Prepare to see the coolest video ever. Music meets new media in the most clever of ways in Neurosonics. Someone please send me more info on this project!!!
A Common Name is a Los Angeles based graphic designer and artist whose decidedly different take on street art is anything but common. In contrast to traditional 2-D street art materials like wheat paste and spray paint, she takes to the streets with bright geometric forms reminiscent of geodes, comprised completely of paper. Seeming to grow out of cracks and crevices in the eroded urban landscape, these pieces are suprisingly subtle and fragile treasures likely to be overlooked by those caught up in the constant hustle of city life. Treasure hunters and urban explorers can track down these tiny gems and peek into the painstaking process with which they’re made by checking out A Common Blog.
In the series Paint Job, Spanish art director Nico Ordozgoiti infuses some color onto Renaissance statues. He digitally paints them in a hyperrealistic style and brings them to life. Iconic sculptures like David and Venus de Milo are now fair-skinned with chestnut brown hair instead of their usual off-white exterior. The visual effect is similar to the colorization of black-and-white photographs, and Ordozgoiti’s vibrant colors are offset by a gray base.
Ordozgoti writes, “When Renaissance masters discovered and copied the hyper-realistic sculptures of ancient Greek and Rome, they didn’t know that some of these works had originally been painted to make them even more life-like.” Ultraviolet light reveals how these pieces really look. He goes on to explain, “This made me think about how adding color to classic and neoclassical sculptures could give us an interesting look at what some of those artists might have had in mind.” (Via Ufunk)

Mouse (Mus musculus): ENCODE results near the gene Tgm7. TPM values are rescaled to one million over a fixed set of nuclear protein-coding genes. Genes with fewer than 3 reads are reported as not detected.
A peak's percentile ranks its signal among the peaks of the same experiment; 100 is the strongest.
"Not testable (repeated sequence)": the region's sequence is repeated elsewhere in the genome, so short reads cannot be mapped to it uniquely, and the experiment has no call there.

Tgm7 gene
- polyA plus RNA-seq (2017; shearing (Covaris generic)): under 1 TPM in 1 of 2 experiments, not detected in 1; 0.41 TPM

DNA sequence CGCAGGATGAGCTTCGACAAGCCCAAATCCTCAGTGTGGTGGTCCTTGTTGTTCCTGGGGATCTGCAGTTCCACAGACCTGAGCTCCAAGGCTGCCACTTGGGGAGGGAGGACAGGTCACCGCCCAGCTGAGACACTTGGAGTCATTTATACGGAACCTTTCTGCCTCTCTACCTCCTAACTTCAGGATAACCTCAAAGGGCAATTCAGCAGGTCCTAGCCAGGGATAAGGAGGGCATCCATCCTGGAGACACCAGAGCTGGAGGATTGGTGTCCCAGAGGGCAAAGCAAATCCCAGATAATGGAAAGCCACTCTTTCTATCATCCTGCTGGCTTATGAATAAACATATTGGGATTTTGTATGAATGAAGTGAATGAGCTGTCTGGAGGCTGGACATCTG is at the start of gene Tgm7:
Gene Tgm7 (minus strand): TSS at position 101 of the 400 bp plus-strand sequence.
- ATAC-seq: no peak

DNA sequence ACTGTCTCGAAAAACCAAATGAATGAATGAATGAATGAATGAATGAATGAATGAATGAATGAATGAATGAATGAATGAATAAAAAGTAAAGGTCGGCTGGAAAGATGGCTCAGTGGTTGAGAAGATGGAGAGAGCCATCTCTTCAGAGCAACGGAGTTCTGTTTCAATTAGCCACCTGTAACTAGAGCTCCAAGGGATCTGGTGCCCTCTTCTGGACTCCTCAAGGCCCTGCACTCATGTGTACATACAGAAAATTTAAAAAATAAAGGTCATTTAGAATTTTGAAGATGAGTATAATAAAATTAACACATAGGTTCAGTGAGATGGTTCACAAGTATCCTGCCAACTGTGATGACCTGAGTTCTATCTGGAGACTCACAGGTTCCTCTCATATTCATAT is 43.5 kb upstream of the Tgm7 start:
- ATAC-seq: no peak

Art directors Anaïs Boileau and Samuel Volk are the dream team when it comes to creating short and snappy campaign ideas. This time around they have used their skills to benefit The World Wildlife Fund in a project called WWF/Botanimal. With flawless Photoshopping technique, they have camouflaged images of endangered animals into forested landscapes. With the tagline “Donate to save a tree and save 875,000 species for free”, this is one clever visual narrative detailing a worthy cause. Boileau and Volk show us exactly what these beautiful environments would be without the animals roaming around within them.
Boileau is also responsible for another campaign with a responsible message. Called WWF/WeWantFurniture.com, she imagined a brand and designed a corresponding website “selling” wood to customers. Apparently from all wood sold, 40 percent is made from illegal wood. She devised a very effective way to show customers the ecological effects of buying cheap furniture. The effects of deforestation can be devastating, as we are reminded in this new campaign also.
Working with creative directors in a commercial environment, Boileau and Volk are able to maximize their reach to a large audience, and come up with visually interesting answers to complex questions. Boileau sums her work up nicely:
[Impassioned] by craft and art direction; I have been lucky to work with talented photographers, retouchers and CGI artists. The best part of my job is to imagine visual universes, and find creative solutions.